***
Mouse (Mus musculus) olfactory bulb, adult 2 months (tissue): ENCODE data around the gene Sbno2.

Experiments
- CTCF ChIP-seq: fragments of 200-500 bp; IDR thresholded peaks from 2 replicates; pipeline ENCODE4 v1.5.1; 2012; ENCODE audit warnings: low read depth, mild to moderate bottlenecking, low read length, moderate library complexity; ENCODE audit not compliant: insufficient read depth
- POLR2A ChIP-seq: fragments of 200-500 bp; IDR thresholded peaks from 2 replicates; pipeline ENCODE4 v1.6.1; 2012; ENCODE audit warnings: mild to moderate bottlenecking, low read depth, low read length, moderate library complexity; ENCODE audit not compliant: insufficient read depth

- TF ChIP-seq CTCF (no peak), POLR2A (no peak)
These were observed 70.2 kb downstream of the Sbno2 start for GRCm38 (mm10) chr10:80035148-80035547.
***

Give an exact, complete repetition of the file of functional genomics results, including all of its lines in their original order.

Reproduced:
Mouse (Mus musculus) olfactory bulb, adult 2 months (tissue): ENCODE data around the gene Sbno2.

Experiments
- CTCF ChIP-seq: fragments of 200-500 bp; IDR thresholded peaks from 2 replicates; pipeline ENCODE4 v1.5.1; 2012; ENCODE audit warnings: low read depth, mild to moderate bottlenecking, low read length, moderate library complexity; ENCODE audit not compliant: insufficient read depth
- POLR2A ChIP-seq: fragments of 200-500 bp; IDR thresholded peaks from 2 replicates; pipeline ENCODE4 v1.6.1; 2012; ENCODE audit warnings: mild to moderate bottlenecking, low read depth, low read length, moderate library complexity; ENCODE audit not compliant: insufficient read depth

- TF ChIP-seq CTCF (no peak), POLR2A (no peak)
These were observed 70.2 kb downstream of the Sbno2 start for GRCm38 (mm10) chr10:80035148-80035547.